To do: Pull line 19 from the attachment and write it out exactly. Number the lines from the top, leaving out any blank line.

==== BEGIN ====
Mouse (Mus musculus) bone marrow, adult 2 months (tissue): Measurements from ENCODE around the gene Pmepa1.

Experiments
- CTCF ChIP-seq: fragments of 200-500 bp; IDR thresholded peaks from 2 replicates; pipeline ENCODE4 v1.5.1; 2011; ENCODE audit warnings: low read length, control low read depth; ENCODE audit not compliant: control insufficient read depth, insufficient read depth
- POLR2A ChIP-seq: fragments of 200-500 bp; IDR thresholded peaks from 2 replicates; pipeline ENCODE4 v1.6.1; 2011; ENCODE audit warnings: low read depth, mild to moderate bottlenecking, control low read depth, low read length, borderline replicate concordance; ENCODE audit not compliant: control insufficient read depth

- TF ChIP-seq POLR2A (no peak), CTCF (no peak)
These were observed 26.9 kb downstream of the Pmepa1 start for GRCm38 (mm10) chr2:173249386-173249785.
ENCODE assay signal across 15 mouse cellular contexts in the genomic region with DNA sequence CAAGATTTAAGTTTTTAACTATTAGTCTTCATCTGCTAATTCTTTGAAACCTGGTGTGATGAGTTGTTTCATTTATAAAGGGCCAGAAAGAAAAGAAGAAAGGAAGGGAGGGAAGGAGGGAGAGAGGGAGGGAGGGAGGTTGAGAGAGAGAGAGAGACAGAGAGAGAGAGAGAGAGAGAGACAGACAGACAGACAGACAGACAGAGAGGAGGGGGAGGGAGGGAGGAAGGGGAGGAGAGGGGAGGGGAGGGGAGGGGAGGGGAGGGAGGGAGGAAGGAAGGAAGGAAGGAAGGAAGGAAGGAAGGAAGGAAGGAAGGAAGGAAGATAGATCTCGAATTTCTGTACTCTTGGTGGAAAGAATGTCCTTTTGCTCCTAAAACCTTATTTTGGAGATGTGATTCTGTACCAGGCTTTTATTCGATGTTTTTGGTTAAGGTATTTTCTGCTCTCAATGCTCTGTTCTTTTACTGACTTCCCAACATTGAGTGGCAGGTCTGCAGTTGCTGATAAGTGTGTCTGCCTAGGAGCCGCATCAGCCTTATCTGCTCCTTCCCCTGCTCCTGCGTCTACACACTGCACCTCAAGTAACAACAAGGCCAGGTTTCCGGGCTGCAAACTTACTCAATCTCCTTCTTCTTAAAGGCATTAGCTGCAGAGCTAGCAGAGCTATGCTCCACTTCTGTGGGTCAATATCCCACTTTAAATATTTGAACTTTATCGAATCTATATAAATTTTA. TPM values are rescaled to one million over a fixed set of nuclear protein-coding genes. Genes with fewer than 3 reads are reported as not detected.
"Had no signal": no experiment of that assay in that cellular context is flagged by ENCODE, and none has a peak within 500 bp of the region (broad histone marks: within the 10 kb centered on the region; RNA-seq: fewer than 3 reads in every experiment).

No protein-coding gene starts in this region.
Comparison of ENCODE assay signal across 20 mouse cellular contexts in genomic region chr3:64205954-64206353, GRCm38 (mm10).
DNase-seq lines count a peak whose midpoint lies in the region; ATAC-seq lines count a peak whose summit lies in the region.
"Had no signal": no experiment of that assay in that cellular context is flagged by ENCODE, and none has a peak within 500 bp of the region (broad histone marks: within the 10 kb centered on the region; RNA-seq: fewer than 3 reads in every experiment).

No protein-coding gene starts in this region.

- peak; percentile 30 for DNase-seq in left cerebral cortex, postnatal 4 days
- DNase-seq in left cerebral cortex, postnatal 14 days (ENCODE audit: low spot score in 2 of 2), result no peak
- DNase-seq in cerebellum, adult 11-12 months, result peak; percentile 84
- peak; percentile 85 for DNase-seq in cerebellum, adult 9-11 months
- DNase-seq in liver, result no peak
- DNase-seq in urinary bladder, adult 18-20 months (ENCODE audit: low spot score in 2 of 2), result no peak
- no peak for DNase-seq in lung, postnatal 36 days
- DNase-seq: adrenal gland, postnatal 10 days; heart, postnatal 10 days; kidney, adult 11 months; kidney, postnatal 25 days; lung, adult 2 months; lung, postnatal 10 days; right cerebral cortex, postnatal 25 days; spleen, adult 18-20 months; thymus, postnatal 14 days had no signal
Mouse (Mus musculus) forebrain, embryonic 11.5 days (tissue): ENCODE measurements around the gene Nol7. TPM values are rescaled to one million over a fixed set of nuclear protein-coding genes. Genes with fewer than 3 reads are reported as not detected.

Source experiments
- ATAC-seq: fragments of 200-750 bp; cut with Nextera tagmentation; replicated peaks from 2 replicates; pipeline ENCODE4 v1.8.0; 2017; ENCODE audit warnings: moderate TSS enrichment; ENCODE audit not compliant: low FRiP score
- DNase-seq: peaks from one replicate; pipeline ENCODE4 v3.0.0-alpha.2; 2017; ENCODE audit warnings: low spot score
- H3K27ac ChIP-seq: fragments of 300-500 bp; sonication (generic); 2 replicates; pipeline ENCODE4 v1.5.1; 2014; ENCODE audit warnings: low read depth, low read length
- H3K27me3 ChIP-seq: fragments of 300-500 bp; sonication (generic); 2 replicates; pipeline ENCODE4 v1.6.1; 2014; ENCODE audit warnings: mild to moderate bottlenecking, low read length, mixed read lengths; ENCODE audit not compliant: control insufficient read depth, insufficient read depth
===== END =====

- DNase-seq in urinary bladder, adult 18-20 months (ENCODE audit: low spot score in 2 of 2), result no peak